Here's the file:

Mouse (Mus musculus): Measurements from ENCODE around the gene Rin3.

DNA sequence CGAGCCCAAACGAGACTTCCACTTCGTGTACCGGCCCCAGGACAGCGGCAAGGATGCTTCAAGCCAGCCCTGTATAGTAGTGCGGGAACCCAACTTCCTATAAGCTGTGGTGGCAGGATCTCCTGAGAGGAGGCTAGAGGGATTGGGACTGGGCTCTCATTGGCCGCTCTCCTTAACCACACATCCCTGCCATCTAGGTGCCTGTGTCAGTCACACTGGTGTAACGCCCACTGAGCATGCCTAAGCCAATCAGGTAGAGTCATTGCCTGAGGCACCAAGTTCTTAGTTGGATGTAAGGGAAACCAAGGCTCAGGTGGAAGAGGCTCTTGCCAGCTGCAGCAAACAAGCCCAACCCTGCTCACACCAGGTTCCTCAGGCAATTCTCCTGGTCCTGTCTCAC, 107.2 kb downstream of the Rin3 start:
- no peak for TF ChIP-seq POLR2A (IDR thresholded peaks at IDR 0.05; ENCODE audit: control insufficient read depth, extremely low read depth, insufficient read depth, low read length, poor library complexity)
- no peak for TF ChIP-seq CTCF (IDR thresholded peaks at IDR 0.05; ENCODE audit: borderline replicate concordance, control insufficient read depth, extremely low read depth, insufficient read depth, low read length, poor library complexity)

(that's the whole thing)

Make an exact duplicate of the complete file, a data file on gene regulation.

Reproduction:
Mouse (Mus musculus): Measurements from ENCODE around the gene Rin3.

DNA sequence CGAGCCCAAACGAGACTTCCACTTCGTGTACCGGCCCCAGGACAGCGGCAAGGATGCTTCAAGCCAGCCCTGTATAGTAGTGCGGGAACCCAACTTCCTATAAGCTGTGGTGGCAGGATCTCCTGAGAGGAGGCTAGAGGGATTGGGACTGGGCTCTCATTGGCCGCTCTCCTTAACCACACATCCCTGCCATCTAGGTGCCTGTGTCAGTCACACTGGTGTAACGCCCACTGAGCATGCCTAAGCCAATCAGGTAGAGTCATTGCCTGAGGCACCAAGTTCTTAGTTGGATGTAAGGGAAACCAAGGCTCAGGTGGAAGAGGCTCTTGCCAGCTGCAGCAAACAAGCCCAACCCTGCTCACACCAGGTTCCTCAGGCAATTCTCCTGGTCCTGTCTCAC, 107.2 kb downstream of the Rin3 start:
- no peak for TF ChIP-seq POLR2A (IDR thresholded peaks at IDR 0.05; ENCODE audit: control insufficient read depth, extremely low read depth, insufficient read depth, low read length, poor library complexity)
- no peak for TF ChIP-seq CTCF (IDR thresholded peaks at IDR 0.05; ENCODE audit: borderline replicate concordance, control insufficient read depth, extremely low read depth, insufficient read depth, low read length, poor library complexity)